Bernie Sanders Won’t Play Your Game

Bernie Sanders Won’t Play Your Game

Instead of accepting Trump’s trade deal and compromises on saving the planet, Sanders said in Tuesday’s debate, “We need some corporate responsibility here.”


I was in Seattle in 1999 for the protests against the World Trade Organization and the failed trade policies of the 20th century. And for a moment it seemed as if the divisions between activists that had too frequently allowed corporatists to get their way with the economy and the planet were being overcome. Teamsters and turtles—trade unionists fighting for jobs and activists dressed as threatened species to highlight environmental concerns—marched in solidarity.

Maybe the 21st century could be different.

Or maybe not.

At the Democratic presidential debate on Tuesday in Des Moines, the candidates had a spirited discussion of trade policy in general and the Trump administration’s United States Mexico Canada Agreement (USMCA) in particular. Faced with a line of questioning that encouraged them to compromise away the future in order to achieve some modest gains in the moment, most accepted the latest variation on the old “free trade” calculus.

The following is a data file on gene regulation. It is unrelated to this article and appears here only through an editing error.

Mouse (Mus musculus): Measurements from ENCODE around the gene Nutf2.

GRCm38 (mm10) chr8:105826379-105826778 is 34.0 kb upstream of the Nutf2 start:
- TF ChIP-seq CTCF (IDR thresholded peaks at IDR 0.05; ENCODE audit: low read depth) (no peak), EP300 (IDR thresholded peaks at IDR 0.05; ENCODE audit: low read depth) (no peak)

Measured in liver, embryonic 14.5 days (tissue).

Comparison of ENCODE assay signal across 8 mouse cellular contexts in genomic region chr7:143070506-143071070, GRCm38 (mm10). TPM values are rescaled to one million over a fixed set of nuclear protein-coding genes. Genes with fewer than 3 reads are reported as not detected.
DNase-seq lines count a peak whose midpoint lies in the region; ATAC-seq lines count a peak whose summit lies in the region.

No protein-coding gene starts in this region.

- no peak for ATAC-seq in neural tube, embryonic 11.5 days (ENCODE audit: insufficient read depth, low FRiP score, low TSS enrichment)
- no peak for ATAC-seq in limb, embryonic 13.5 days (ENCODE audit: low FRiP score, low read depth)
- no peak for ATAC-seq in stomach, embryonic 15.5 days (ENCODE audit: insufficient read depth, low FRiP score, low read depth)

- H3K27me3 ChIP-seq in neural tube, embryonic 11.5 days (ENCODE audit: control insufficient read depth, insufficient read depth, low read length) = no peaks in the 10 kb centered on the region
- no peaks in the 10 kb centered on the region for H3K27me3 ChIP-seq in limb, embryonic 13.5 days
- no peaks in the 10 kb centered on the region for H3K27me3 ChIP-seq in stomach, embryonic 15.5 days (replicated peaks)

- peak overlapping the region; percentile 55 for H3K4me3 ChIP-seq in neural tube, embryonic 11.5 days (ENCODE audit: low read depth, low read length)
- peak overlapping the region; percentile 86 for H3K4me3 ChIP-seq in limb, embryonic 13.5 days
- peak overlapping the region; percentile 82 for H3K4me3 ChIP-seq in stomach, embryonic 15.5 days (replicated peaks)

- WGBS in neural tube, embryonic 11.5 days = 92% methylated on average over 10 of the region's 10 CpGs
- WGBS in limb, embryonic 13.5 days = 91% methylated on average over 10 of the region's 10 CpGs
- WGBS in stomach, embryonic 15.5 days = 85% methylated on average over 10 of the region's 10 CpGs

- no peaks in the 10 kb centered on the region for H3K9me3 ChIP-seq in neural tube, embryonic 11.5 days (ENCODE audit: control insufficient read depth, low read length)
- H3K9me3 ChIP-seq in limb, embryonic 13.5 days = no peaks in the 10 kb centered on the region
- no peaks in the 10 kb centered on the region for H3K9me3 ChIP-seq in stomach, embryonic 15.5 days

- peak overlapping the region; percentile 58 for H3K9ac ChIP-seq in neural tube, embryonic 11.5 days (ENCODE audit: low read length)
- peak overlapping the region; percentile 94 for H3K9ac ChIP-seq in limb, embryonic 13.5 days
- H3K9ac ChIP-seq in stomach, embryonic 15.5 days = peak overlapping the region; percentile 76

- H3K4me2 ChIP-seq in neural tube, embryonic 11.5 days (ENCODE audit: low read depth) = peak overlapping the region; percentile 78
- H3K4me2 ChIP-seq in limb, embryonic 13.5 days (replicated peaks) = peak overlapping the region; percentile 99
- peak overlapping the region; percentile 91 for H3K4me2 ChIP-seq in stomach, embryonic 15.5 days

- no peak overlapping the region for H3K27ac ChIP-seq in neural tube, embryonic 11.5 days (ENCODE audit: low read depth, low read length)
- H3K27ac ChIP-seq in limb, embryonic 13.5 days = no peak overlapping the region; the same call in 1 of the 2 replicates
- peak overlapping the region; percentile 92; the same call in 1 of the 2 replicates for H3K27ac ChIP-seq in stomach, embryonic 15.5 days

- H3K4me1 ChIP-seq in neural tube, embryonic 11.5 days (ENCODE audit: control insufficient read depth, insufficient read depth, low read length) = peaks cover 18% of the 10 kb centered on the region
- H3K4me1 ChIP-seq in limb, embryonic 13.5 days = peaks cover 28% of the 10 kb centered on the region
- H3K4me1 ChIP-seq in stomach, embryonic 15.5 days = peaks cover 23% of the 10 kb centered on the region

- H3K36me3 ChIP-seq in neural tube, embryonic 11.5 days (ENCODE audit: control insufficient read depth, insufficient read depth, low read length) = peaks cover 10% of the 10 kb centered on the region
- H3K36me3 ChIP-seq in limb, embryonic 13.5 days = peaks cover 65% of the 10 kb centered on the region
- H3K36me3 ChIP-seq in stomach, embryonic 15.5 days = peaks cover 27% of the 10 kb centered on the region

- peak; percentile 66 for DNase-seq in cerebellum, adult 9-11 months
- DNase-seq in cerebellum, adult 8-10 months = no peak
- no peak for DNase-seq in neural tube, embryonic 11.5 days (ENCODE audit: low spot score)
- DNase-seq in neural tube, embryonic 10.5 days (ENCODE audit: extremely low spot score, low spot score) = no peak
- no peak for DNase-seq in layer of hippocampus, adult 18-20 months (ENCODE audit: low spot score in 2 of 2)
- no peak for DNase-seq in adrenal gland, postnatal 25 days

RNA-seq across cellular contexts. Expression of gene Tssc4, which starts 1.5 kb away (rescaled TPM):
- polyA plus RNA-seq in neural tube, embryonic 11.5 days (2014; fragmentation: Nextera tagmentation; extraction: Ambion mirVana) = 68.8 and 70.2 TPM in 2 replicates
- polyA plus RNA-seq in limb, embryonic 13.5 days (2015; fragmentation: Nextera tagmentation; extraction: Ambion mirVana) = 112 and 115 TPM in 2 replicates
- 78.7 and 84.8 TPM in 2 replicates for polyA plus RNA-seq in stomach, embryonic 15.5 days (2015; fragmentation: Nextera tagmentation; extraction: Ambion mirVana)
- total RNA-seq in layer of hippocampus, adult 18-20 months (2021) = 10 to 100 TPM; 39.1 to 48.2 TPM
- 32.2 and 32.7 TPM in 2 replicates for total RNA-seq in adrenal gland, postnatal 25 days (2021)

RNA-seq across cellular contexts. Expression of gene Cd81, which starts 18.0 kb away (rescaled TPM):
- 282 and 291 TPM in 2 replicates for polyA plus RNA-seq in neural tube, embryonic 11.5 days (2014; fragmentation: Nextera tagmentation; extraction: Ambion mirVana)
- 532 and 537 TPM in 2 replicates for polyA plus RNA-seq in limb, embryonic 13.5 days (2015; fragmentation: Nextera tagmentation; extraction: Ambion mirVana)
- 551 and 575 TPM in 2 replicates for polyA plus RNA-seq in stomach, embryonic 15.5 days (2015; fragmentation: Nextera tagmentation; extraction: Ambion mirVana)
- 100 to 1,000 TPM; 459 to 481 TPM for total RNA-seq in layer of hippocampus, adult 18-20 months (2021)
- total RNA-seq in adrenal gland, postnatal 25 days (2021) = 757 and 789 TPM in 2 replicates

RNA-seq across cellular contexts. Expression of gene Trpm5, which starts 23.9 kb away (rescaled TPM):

But Bernie Sanders refused to play the game.

“The Senate will likely soon approve a new trade deal with Mexico and Canada, Iowa’s largest trading partners,” said Brianne Pfannenstiel of The Des Moines Register. “Senator Sanders, you have said that new deal, the USMCA, quote, ‘makes some modest improvements,’ yet you are going to vote against it. Aren’t modest improvements better than no improvements…”

”No,” replied the senator from Vermont, who explained:

The answer is we could do much better than a Trump-led trade deal. This deal—and I think the proponents of it acknowledge—will result in the continuation of the loss of hundreds of thousands of good-paying jobs as a result of outsourcing.

The heart and soul of our disastrous trade agreements—and I’m the guy who voted against NAFTA and against permanent normal trade relations with China—is that we have forced American workers to compete against people in Mexico, in China, elsewhere, who earn starvation wages, $1 or $2 an hour.